To get Apache to read in our new configuration file we will restart the complete Apache service.
$ /etc/init.d/apache2 restart
Apache does not care about what users we have on our Bubba server (at least not with this authorization method) so we will create a new list of users that will be used. For the first user and only for the first user use this command.
$ htpasswd -cm /etc/apache2/dav_svn.passwd user
For all the remaining users do no use the -c option as that creates a new file and erases all old users.
$ htpasswd -m /etc/apache2/dav_svn.passwd user2
Create a Repository
Now it's time to create our first repository that we can use. As we are logged in as root we'll change ownership of the repository before we can use it.
$ svnadmin create /var/svn/test $ chown -R www-data:www-data /var/svn/test
Testing the Repository
Point your browser to http://bubba/svn/test/ If it works it will ask you for your username and password and then display revision 0 of test.
If http://bubba/ don't work try replacing it with the actual ip-address instead.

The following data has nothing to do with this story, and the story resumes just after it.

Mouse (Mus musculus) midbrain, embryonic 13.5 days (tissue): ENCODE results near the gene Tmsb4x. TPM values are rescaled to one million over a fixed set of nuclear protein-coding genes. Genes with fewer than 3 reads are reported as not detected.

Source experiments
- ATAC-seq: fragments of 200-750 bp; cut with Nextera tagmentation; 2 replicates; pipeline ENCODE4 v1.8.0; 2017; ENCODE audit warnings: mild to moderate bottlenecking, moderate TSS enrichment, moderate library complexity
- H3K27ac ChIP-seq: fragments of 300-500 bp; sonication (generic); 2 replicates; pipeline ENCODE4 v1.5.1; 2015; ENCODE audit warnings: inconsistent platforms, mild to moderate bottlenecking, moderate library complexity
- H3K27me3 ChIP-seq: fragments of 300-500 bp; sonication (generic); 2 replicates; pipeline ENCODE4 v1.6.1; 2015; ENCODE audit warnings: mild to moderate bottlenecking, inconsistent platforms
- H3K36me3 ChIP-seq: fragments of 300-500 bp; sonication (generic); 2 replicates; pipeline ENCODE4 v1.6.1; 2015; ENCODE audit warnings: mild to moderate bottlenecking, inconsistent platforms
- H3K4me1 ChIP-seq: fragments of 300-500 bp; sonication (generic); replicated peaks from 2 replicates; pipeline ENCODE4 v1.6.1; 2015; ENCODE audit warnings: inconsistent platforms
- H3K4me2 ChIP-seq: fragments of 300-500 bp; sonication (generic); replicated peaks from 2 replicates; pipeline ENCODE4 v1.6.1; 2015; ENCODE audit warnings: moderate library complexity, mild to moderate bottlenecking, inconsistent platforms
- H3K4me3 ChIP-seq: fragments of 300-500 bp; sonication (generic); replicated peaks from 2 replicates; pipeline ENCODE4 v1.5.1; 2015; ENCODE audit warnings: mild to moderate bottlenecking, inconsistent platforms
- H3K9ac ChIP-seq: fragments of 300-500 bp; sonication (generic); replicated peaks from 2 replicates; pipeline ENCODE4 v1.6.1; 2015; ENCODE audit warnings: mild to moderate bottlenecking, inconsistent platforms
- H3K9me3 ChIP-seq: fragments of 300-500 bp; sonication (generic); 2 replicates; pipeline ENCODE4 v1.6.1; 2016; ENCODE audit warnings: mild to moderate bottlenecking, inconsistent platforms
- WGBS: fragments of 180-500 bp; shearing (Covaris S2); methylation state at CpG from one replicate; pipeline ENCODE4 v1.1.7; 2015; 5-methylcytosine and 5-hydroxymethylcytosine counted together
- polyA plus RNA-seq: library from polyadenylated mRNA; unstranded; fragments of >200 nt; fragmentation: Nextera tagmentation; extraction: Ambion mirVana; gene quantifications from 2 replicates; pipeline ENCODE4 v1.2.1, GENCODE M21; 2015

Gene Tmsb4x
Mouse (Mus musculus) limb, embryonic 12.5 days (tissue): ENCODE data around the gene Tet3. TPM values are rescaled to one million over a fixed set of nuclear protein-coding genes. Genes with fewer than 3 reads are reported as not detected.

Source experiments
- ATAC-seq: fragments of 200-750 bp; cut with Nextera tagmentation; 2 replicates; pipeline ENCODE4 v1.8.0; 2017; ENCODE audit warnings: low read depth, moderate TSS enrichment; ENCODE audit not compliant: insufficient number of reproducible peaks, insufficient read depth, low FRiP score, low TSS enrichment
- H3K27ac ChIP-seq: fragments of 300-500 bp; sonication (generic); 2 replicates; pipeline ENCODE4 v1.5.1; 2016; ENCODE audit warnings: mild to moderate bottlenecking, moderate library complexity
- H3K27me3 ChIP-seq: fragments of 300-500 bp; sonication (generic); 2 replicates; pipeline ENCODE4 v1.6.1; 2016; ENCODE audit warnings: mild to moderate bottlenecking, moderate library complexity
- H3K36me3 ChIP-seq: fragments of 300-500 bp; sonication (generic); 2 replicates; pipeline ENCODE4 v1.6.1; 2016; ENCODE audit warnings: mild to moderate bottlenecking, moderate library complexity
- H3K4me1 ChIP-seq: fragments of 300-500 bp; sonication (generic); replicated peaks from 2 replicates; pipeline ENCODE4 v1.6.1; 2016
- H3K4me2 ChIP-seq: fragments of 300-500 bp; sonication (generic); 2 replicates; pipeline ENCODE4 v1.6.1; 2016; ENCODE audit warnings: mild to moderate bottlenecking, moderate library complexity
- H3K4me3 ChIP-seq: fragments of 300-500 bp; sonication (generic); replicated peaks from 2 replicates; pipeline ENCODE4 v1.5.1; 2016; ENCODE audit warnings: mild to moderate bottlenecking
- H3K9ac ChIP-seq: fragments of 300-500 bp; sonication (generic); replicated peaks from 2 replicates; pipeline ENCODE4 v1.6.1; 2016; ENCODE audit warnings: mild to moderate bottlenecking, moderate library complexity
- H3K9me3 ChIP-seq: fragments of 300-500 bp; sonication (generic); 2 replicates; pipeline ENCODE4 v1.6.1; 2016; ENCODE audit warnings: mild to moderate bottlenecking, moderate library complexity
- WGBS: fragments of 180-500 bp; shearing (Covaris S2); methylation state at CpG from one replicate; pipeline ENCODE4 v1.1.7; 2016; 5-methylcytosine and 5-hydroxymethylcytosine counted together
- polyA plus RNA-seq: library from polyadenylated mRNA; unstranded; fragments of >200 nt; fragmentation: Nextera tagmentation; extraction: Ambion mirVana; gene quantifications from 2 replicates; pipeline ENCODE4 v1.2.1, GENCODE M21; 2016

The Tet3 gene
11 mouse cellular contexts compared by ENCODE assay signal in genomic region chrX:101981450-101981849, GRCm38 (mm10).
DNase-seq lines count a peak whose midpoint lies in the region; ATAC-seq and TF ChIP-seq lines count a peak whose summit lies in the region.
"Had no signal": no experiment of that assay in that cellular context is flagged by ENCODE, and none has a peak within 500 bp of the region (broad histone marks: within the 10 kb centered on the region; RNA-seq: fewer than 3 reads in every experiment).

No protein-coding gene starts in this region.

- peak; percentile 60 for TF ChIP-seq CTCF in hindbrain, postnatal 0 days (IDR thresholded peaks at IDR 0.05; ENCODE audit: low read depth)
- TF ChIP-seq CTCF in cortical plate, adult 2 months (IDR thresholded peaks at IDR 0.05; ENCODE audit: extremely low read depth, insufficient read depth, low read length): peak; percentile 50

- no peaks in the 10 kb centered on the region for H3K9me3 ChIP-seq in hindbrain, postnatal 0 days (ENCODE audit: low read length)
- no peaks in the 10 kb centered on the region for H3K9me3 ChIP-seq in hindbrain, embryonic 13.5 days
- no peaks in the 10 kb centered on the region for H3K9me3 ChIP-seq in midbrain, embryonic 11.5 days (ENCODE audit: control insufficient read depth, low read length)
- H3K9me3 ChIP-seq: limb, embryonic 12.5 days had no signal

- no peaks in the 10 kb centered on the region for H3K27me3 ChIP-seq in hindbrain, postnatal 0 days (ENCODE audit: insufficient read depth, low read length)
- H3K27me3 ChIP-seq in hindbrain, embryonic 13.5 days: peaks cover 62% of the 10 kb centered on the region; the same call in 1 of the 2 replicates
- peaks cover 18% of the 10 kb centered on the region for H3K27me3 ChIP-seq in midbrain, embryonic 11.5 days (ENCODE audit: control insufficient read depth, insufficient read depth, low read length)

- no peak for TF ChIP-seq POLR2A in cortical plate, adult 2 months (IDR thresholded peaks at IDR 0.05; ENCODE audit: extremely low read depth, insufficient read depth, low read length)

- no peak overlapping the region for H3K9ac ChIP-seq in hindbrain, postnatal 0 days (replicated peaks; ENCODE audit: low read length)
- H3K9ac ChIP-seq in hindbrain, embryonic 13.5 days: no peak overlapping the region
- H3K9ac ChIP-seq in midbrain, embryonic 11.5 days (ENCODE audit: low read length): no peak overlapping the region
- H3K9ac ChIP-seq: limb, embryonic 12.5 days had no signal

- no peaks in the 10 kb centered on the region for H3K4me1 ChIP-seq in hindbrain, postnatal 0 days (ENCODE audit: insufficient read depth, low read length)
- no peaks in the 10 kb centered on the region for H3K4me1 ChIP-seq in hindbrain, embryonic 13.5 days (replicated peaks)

Try also http://bubba/svn/ to see all your repositories. If you can view the test repository but not the list of repositories you have forgot the "SVNListParentPath on" line.
If all this works it's time to try it with your favorite SVN-client. On your computer start a shell and type
$ svn co http://bubba/svn/test/
Remove a Repository
To remove a repository log in as root and go to the directory they are stored, list all repositories.
$ cd /var/svn $ ls -al
Remove it with.
$ rm test -R
Setting Up SSL
If accessing the server via Internet or an open wireless network, it might be wise to set up some sequrity. Setting up SSL is easy because the Bubba team at Excito have already done most of the work.
All you have to do is to add SSLRequireSSL to /etc/apache2/mods-available/dav_svn.conf See my example configuration file.
# dav_svn.conf <Location /svn> DAV svn SVNParentPath /var/svn SVNListParentPath on AuthType Basic AuthName "Subversion Repository" AuthUserFile /etc/apache2/dav_svn.passwd Require valid-user SSLRequireSSL </Location>
After restarting Apache you will no longer be able to access SVN via http:// but only with https://
First time you log in you must approve the self signed certificate.